Source material: Worm, Insinuation 2.6
Originally blogged: February 27, 2017
Whoo, here I am again for the next chapter of Worm! This time I’m quite hyped, because unless Wildbow pulls a fast one on me, this chapter is going to be the much anticipated second encounter between Taylor and the Mozarts.
…hopefully it’ll introduce a more sensible name for the group than “the Mozarts”.
But yeah, Taylor is meeting the Mozarts on the rooftop where they first met, and they’ve said they’re coming in casual wear. I kind of doubt Taylor is going to mirror that, as she definitely doesn’t trust the Mozarts as much as they seem to trust her, and is in fact planning to betray them. Of course, I still have my hopes that she’ll change her mind about that over time.
Right now there’s only one thing to say: Let’s get this show on the road!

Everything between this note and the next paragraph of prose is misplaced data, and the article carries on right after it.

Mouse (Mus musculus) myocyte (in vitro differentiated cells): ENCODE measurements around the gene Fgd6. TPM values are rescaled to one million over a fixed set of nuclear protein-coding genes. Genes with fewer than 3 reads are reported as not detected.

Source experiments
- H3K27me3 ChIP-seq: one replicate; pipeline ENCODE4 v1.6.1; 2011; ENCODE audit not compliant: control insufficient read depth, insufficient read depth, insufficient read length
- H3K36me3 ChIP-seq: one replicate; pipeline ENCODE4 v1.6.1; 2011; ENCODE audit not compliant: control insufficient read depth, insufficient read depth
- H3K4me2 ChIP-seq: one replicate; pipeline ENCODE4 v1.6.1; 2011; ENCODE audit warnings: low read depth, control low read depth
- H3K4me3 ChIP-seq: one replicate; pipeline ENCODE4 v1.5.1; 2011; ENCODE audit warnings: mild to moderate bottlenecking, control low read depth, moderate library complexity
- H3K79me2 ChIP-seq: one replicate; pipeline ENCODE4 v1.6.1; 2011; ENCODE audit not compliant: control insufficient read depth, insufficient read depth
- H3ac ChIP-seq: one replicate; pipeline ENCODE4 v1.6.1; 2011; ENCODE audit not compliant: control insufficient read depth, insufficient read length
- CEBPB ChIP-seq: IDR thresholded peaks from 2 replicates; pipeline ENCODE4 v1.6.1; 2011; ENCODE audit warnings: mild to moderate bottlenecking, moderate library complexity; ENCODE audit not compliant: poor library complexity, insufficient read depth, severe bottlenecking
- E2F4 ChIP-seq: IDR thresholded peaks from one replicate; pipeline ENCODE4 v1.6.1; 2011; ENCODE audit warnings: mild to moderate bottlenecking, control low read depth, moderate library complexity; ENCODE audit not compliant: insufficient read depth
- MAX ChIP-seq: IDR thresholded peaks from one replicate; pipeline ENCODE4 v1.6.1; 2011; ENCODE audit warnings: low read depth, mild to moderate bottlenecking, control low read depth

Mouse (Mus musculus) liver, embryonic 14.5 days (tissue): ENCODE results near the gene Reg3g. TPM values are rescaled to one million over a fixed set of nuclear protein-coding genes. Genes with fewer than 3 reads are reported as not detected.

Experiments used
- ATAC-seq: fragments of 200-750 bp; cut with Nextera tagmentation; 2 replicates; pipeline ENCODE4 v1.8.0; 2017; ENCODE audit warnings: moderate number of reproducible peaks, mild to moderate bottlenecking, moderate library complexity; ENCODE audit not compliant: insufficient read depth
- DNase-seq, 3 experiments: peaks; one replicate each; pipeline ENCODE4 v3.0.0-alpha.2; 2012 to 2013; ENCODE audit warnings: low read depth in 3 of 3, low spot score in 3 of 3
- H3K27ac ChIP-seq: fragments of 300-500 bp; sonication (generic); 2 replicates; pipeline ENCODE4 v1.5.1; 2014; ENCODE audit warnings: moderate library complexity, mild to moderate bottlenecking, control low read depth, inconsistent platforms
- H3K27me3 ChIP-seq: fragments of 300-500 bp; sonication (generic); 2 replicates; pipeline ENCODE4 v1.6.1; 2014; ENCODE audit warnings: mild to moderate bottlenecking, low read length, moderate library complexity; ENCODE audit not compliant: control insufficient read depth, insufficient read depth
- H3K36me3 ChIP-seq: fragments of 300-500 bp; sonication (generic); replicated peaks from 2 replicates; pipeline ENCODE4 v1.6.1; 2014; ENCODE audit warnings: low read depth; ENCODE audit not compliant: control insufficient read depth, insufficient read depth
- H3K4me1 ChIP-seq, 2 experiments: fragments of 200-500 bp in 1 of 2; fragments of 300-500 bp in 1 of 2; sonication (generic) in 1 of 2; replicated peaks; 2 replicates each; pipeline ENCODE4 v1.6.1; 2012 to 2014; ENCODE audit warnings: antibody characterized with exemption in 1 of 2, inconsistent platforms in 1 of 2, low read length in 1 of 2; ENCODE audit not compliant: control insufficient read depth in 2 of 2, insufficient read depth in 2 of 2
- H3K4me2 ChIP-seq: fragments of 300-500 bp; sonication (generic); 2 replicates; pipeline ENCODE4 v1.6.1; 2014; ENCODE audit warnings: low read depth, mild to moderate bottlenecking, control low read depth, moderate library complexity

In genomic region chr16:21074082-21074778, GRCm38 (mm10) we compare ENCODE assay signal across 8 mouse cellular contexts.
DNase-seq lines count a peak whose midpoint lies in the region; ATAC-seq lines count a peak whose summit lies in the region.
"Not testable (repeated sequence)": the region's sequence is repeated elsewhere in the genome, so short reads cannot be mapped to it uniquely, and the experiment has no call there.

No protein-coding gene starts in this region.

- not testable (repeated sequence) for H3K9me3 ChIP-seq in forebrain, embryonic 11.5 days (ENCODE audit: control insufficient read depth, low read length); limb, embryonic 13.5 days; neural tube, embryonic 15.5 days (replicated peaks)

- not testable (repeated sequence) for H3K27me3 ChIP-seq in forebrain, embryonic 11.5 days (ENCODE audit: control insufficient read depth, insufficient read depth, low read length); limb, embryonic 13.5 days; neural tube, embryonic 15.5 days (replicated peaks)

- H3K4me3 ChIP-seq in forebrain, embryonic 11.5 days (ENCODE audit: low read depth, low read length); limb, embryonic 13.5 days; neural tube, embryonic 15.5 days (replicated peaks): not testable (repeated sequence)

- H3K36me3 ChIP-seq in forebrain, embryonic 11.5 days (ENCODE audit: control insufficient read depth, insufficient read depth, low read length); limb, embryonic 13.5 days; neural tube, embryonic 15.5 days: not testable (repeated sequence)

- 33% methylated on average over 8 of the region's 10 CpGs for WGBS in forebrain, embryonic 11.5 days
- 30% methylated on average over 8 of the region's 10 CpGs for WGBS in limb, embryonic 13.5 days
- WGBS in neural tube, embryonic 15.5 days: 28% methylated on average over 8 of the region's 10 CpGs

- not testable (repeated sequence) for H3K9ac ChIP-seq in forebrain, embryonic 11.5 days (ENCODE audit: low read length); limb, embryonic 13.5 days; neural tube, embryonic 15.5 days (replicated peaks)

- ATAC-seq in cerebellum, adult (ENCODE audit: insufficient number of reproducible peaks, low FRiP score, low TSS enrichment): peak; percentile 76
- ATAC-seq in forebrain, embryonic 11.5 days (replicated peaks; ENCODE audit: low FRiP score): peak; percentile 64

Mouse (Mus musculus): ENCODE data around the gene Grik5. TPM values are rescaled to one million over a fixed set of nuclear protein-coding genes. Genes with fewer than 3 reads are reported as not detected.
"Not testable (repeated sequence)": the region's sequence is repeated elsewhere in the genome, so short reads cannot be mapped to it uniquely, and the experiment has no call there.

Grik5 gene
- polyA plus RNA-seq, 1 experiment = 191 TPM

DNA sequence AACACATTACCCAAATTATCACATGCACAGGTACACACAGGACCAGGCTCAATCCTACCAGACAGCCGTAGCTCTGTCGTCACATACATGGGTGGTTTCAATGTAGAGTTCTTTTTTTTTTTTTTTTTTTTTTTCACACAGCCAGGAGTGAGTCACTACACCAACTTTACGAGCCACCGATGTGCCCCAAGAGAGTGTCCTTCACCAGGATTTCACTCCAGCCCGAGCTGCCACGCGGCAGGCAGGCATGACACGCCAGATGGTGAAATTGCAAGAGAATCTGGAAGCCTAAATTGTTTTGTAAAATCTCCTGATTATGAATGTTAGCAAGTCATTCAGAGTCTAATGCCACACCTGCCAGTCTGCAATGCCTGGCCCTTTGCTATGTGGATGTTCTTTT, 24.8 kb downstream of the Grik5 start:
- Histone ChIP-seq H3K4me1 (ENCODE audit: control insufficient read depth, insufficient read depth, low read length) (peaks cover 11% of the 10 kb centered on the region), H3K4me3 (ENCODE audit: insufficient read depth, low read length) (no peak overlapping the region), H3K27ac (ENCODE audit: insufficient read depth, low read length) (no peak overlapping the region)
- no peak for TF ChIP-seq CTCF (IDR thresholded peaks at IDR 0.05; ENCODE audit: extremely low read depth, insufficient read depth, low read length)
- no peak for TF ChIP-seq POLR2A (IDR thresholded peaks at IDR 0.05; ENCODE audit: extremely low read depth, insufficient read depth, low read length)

Or on the roof, rather.
I showed up in costume. I didn’t care if they thought it was rude or paranoid, I would rather be capable of surviving having a knife pulled on me than play nice.
Yeah, thought so. Besides, there’s the whole secret identity issue, too.
They might be disappointed, but I think they’ll understand the hesitation.
I had caught a bus from the library to my house and put my costume on under my clothes.
…don’t think about the Iron Giant don’t think about the Iron Giant…
Most of the armor panels of my costume were separate pieces, held in place by straps that ran into slits in the fabric of the costume. Not all of them were, though. I’d made some of the armor part of the bodysuit, I’d made narrow, rigid sections of armor running along the center of my chest, back, shins, wrists, hips and the tops of my shoulders. so that when I strapped the larger pieces on, grooves on the underside of the armor would fit over them and help keep them from flopping around.